A little round up of six nice bits of social that we saw this week. If you spot any next week, don’t forget to tell us on Twitter.
Dominos – #lookdown
What it is: One of our favourite bits of social from last week was BA’s #lookup activity. Dominos have spoofed the ad with their own #lookdown piece of activity. Hilarity ensues.
Why we like it: It’s a nice stunt that probably cost very little to do but will get them a lot of online mentions. Clever.
When it comes to social networks, some brands just want to advertise.
And that’s okay.
Repeat after me – it’s okay for brands to see social networks as a vehicle for advertising…
We’re very happy to announce to first ever Eat Sleep Social Awards, no-nonsense awards for bloody good work and bloody good people.
Every year an awful lot of rubbish gets nominated for awards, and self-styled gurus and ‘experts get handed awards for work that isn’t very good or isn’t very social. Awards are often a closed process and that have a cost associated with entry. Which is the exact antithesis of social media which encourages free and open sharing. This means that the big boys tend to dominate, with a vending machine or INSERT OTHER ANNOYING CAMPAIGN HERE picking up rafts of awards.
We’re looking to change that, or at least try to showcase work, people and agencies are doing good stuff.
It’s simple enough – you nominate the who you think deserves an award by tweeting – we’ll aggregate the tweets, create a shortlist of nominations and then open it to a vote. All open, all public and all powered by you.
Head over to eatsleepsocial.com/awards to start nominating… And give us a follow whilst you’re at it
Real world anti social behavior is punishable by administrating an ASBO. There’s not an online equivalent but you can’t live your online life going around sharing things willy-nilly thinking there aren’t unwritten rules to this game. Below are 5 common social mistakes you should really try and avoid:
A little round up of six nice bits of social that we saw this week. If you spot any next week, don’t forget to tell us on Twitter Read More
A majority of us spend our days in offices surrounded by the same people. If one day you turn up with a snazzy new haircut, those closest to you will probably notice. They won’t care but they’ll notice. That’s because they’re used to you. Babs in finance, up on the third floor who you might only get a fleeting glance from every third Tuesday in the corridor on the way to lunch probably won’t notice your haircut, she only just about knows your face and hasn’t had the chance to learn your name yet. You could have changed hairstyles 5 times in the last two weeks and Babs would be none the wiser.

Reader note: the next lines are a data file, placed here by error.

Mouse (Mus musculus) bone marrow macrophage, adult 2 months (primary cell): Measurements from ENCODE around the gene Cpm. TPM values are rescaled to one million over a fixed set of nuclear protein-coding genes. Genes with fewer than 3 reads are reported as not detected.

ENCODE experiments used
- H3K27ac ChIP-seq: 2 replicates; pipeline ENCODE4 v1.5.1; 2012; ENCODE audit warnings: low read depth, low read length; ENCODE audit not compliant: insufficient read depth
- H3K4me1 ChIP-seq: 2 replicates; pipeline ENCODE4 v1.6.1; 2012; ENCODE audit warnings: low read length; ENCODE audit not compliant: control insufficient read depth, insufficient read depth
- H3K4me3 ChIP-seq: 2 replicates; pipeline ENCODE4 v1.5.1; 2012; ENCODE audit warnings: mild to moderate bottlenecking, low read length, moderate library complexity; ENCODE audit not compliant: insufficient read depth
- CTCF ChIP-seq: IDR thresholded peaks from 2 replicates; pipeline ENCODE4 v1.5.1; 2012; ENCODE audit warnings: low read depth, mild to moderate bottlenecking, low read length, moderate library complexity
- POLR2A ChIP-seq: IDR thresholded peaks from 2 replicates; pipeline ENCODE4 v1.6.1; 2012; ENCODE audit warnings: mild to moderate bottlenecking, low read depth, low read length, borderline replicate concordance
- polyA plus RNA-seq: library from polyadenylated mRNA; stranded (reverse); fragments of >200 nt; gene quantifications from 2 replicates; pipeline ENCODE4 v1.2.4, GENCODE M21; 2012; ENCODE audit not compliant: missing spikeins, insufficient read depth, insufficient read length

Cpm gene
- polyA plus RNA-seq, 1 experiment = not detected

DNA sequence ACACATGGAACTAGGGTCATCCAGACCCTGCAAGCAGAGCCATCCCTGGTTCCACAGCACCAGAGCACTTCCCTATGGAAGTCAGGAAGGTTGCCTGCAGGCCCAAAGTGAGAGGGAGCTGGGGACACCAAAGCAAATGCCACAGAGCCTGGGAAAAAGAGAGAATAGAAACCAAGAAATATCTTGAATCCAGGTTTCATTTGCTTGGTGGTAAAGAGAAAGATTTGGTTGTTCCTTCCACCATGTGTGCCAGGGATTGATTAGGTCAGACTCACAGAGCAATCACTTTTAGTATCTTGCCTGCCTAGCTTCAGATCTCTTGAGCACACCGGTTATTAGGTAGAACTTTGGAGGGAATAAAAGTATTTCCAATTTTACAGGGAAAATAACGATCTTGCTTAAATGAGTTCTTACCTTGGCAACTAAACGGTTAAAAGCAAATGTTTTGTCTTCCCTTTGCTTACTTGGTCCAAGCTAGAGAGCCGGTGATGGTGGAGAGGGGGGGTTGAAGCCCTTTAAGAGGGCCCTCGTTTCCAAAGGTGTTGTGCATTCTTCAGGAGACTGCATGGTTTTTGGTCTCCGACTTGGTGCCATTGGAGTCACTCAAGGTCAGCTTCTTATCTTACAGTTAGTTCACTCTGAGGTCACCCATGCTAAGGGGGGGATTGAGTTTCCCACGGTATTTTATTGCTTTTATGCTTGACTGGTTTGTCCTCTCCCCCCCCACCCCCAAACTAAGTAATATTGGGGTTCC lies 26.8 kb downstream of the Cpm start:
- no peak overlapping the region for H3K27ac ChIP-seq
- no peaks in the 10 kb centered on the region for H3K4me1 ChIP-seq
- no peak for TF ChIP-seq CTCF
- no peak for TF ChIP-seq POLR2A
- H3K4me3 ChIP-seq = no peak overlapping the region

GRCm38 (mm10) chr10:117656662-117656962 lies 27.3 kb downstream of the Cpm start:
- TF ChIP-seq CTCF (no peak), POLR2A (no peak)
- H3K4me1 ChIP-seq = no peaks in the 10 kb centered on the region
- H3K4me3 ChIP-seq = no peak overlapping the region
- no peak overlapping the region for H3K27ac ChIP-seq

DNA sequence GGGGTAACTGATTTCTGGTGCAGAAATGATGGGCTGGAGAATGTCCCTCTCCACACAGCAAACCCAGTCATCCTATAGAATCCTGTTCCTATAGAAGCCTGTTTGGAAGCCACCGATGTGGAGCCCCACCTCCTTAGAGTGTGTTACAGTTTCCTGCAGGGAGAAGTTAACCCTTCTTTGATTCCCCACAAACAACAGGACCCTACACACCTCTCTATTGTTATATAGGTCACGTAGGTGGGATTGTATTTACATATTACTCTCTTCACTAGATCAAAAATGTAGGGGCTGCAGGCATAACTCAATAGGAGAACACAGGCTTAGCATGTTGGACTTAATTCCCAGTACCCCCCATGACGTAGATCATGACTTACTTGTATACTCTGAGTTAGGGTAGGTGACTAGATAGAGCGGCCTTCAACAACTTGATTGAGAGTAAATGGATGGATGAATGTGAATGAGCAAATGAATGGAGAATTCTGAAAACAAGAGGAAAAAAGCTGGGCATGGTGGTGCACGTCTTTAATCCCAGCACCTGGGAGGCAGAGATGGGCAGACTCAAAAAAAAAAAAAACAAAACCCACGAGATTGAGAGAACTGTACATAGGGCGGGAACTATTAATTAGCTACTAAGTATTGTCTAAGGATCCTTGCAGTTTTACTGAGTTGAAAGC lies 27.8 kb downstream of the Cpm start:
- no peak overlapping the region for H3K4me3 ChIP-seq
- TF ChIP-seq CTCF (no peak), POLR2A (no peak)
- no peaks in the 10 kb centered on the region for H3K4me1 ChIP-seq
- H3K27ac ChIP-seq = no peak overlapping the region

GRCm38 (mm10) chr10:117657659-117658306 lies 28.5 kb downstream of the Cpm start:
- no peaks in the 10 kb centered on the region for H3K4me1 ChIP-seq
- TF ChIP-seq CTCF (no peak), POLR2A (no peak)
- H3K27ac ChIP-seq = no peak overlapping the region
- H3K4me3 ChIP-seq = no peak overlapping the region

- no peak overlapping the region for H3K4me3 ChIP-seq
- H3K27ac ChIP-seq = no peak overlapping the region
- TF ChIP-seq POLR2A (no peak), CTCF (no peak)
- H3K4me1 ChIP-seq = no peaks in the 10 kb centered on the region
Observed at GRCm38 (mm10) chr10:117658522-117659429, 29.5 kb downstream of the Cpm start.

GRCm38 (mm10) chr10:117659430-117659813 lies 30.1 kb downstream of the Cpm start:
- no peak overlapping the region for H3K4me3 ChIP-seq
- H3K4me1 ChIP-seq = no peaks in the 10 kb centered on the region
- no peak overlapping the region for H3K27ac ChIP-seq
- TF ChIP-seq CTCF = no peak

It was only last week we were all congratulating Nokia for their user of Twitter. But yesterday the account posted a ‘fuck you’ to its followers. Literally. Read More
As marketers, we’re obsessed with numbers. The biggest one of the moment is the 400 million photos that Snapchat users are currently sharing per day, easily surpassing the number of images shared on Facebook and Instagram put together.
Which is irrelevant. Read More
Last week I gave a quick talk at the latest Free Dinner, organised by Adam of Free State. The evening was geared around discussing why people like. With other talkers having backgrounds in writing, events planning and neuroscience, I looked at the motivations for people liking and sharing online, and why that is rooted in a much more primal need to belong. My slides are below, along with a rough transcript of my talk.
Note- – an edited version of this post was originally published on Econsultancy
There seems to be a lot of confusion over engagement rates. in the simplest possible terms, an engagement rate is a measure of how many people are engaging vs the number of people who actually could be engaging. Due to the nature of the different platforms there are likely to be different rates for Facebook vs Twitter etc, but a good rule of thumb is to divide the number of interactions with your base. It isn’t rocket science. However, looking across the barren landscape of brand social media pages, achieving and maintaining high engagement levels does seem to be. So what’s going wrong? Broadly speaking there are six reasons why your engagement rate is low… Read More
Social media works as a platform because it taps into a human need, a need to share, to communicate. Successful brands have been ones that try to add to this rather than merely disrupt. Either by being part of the conversation whilst being timely, relevant and entertaining or by being useful, in some case literally just by being there so customers can contact them in the channels they chose.
Mobile has been exploded in popularity for consumers because it allows them to do a whole host of things wherever they are. From playing games to searching for things on the internet, the very nature of the device is its biggest feature. And that combined with social is incredibly powerful. Users can talk to whoever they want, be it their friends, their favourite celebrities or even their preferred brands wherever and whenever. Read More